Living With Diabetes

Diabetes is diagnosed by using one or more tests to measure whether blood sugar levels are abnormally high. In people with type 1 diabetes, symptoms like frequent urination and excessive thirst usually prompt diagnostic testing, while those with type 2 may undergo testing if they have certain risk factors for the disease. It is important that once you are aware of your diabetes that you take the necessary steps to manage it.

People with diabetes can develop serious problems with their feet that can affect how easily they can walk, and even lead to amputation. Many of these serious problems can be prevented by taking good care of your feet and your health:

Manage your diabetes, including keeping your blood pressure, blood sugar (glucose) and cholesterol at levels your health care provider recommends. Don't smoke. Smoking reduces blood flow to the feet. Make healthy food choices. Stay at a healthy weight. Be physically active every day. Take your medicines even when you feel good. Have your doctor give you a comprehensive foot exam every time you visit (but at least four times a year). Check your feet for sores and other injuries every day. Wear shoes that fit right and do not rub or pinch your feet, or cause blisters. Never walk barefoot or while wearing just socks.

Research shows that diabetes often causes problems with feet and legs, and these problems can be severe. In 2008 alone, more than 70,000 people with diabetes had a leg or foot amputated. Amputations in people with diabetes account for more than 60% of the amputations of legs and feet not resulting from an injury, such as from a car crash. People with diabetes were eight times as likely to lose a leg or foot to amputation as people without diabetes, according to CDC research.

These are some of the ways that diabetes can harm your feet:

Diabetes reduces blood flow to certain areas of the body, especially limbs such as the legs, which makes it harder for your body to heal injuries. Diabetes nerve damage may cause you to no longer feel pain in your feet, and you may not realize you have a wound or injury that needs treatment.

Diabetic nerve damage appears to be more common in people with the following conditions: problems controlling blood sugar levels, high cholesterol, high blood pressure, overweight, or older than 40 years.

If you experience any of these symptoms, contact your health care provider or a podiatrist (foot doctor) right away. You may feel pain in your legs or cramping in your buttocks, thighs, or calves during physical activity. Your feet may tingle, burn, or hurt. You may lose the sense of touch or not be able to feel heat or cold very well. The shape of your feet may change over time. The color and temperature of your feet may change. You may lose hair on your toes, feet, and lower legs. The skin on your feet may become dry and cracked. Your toenails may turn thick and yellow. Fungus infections such as athlete's foot may appear between your toes. You may experience blisters, sores, ulcers, infected corns, and ingrown toenails.

You want to make sure that you manage your diabetes, and that you see a doctor regularly or when something doesn’t feel right. Diabetes is a lifelong disease and is something that you will have to deal with and be aware of. If you do not manage your health and your diabetes, it can lead to some very serious complications, and even death.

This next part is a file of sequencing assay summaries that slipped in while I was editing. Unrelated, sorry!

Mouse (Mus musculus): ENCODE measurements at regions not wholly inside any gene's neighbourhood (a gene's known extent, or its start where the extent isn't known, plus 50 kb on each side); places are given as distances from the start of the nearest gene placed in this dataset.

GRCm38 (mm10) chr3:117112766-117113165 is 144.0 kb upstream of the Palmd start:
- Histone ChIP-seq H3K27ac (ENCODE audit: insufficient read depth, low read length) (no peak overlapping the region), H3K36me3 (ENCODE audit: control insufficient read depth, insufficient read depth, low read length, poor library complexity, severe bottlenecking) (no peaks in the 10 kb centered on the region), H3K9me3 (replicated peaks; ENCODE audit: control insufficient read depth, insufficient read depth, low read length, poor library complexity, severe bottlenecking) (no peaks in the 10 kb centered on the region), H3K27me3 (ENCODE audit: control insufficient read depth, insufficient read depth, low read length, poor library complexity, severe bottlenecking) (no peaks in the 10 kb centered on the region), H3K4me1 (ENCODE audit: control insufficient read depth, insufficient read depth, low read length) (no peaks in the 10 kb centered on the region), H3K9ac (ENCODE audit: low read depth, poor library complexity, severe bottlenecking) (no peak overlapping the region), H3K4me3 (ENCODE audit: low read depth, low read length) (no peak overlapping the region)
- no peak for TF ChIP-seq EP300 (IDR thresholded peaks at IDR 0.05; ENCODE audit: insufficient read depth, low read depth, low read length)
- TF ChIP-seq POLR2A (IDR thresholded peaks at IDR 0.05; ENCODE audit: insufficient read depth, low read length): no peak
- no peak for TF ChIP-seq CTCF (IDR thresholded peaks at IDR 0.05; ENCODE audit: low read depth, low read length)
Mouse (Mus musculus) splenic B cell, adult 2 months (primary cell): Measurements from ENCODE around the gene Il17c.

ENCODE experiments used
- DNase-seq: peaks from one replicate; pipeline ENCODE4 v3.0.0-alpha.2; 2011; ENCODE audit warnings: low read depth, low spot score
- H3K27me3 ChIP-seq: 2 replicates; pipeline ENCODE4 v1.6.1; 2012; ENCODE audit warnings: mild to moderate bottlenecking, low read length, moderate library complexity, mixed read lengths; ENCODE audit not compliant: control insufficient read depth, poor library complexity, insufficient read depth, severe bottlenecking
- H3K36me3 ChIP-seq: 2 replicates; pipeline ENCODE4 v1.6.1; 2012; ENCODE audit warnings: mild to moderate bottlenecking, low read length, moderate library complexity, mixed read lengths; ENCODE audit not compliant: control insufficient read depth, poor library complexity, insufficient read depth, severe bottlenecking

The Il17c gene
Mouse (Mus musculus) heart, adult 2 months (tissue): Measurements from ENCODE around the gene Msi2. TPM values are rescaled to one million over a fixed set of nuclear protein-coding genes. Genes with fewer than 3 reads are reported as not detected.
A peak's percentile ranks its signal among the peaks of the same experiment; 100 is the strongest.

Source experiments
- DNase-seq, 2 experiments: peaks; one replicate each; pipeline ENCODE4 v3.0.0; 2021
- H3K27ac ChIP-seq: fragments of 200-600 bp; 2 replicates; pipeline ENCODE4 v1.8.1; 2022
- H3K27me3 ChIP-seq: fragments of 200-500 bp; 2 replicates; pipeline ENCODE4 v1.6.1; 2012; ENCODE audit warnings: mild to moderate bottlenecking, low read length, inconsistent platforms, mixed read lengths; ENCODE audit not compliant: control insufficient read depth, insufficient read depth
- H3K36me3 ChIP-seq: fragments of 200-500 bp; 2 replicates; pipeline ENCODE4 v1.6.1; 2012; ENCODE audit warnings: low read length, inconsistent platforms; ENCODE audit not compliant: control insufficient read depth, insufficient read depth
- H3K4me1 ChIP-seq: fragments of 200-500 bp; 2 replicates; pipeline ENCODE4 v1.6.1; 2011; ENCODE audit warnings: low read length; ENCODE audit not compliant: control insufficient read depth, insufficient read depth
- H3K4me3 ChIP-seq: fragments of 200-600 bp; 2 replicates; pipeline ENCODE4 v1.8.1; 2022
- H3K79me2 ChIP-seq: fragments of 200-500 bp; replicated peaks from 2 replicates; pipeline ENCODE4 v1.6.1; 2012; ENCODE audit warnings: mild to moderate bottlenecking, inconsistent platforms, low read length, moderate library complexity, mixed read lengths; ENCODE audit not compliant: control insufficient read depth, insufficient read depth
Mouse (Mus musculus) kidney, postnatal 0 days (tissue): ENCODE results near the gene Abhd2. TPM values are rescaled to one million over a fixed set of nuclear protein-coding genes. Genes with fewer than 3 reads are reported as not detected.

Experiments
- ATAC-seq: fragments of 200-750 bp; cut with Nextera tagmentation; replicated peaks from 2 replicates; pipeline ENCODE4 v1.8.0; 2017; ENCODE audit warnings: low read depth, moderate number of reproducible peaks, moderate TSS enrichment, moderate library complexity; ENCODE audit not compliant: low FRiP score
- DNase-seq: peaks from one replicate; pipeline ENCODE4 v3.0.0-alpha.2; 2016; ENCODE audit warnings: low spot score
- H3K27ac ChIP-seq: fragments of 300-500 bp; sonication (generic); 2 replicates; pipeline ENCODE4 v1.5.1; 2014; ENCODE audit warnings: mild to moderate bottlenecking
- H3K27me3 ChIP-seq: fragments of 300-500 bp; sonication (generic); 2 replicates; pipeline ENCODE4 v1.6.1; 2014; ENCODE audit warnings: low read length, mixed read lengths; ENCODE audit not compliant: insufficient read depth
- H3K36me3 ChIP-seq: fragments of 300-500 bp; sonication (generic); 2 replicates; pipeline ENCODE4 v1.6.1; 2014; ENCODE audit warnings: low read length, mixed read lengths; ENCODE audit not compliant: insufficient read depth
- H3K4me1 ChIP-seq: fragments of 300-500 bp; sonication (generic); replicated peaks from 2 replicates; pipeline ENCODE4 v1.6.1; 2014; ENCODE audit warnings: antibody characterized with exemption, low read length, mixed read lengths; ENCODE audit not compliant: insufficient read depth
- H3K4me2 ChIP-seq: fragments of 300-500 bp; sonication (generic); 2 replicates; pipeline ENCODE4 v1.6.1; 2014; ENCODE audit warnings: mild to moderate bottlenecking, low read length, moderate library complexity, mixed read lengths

Diabetes is a common disease, yet every individual needs unique care. We encourage people with diabetes and their families to learn as much as possible about the latest medical therapies and approaches, as well as healthy lifestyle choices. Good communication with a team of experts can help you feel in control and respond to changing needs.

Many people avoid the long-term problems of diabetes by taking good care of themselves. Work with your health care team to reach your goals. Follow your diabetes meal plan. If you do not have one, ask your health care team to help you develop a meal plan. Eat healthy foods such as fruits and vegetables, fish, lean meats, chicken or turkey without the skin, dry peas or beans, whole grains, and low-fat or skim milk and cheese. Keep fish and lean meat and poultry portions to about 3 ounces (or the size of a deck of cards). Bake, broil, or grill it. Eat foods that have less fat and salt. Eat foods with more fiber such as whole grain cereals, breads, crackers, rice, or pasta.

Get 30 to 60 minutes of physical activity on most days of the week. Brisk walking is a great way to move more. Stay at a healthy weight by using your meal plan and moving more. Ask for help if you feel down. A mental health counselor, support group, member of the clergy, friend, or family member who will listen to your concerns may help you feel better.

Learn to cope with stress. Stress can raise your blood glucose. While it is hard to remove stress from your life, you can learn to handle it. Ask friends or family members for help with coping, or if you need to, seek professional help.

Take medicines even when you feel good. Ask your doctor if you need aspirin to prevent a heart attack or stroke. Tell your doctor if you cannot afford your medicines or if you have any side effects. Check your feet every day for cuts, blisters, red spots, and swelling. Call your health care team right away about any sores that do not go away. Brush your teeth and floss every day to avoid problems with your mouth, teeth, or gums.

Check your blood glucose. You may want to test it one or more times a day. Use the card at the back of this booklet to keep a record of your blood glucose numbers. Be sure to show it to your health care team. Check your blood pressure if your doctor advises. Report any changes in your eyesight to your health care team. Talk with your health care team about your blood glucose targets. Ask how and when to test your blood glucose and how to use the results to manage your diabetes.